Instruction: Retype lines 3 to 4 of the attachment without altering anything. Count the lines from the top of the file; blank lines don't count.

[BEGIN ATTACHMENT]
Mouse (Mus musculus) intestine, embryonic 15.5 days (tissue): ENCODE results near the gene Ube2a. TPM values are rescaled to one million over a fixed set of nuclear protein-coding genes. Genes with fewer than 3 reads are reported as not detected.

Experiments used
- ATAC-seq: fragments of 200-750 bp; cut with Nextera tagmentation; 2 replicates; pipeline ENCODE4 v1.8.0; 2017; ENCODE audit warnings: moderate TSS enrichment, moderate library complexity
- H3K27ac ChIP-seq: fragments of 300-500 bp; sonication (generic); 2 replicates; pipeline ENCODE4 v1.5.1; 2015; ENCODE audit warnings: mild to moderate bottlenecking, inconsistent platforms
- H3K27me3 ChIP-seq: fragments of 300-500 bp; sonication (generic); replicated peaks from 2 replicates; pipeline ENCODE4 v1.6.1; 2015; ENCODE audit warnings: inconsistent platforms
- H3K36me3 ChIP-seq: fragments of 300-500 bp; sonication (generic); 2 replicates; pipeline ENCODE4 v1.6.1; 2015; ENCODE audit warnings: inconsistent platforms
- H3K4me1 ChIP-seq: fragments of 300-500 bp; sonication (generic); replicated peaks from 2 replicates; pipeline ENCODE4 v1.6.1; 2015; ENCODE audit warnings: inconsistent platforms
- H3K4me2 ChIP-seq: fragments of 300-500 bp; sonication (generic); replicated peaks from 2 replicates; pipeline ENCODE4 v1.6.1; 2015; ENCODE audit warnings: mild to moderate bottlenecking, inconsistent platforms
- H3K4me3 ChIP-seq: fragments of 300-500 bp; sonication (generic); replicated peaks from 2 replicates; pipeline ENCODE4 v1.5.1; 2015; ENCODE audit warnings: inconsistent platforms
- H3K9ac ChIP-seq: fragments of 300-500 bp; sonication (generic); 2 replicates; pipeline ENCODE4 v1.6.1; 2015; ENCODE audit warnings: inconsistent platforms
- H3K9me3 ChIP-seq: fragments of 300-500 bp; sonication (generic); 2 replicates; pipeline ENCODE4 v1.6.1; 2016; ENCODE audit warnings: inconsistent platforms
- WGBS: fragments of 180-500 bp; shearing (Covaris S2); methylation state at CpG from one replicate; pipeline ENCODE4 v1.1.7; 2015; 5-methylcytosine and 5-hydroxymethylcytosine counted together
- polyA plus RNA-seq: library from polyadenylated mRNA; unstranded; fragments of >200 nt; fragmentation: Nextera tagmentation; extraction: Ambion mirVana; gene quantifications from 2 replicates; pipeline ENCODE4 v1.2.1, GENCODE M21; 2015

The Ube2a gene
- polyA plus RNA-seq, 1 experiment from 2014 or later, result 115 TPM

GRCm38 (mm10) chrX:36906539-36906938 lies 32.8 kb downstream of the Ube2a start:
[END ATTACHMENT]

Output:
- ATAC-seq: fragments of 200-750 bp; cut with Nextera tagmentation; 2 replicates; pipeline ENCODE4 v1.8.0; 2017; ENCODE audit warnings: moderate TSS enrichment, moderate library complexity
- H3K27ac ChIP-seq: fragments of 300-500 bp; sonication (generic); 2 replicates; pipeline ENCODE4 v1.5.1; 2015; ENCODE audit warnings: mild to moderate bottlenecking, inconsistent platforms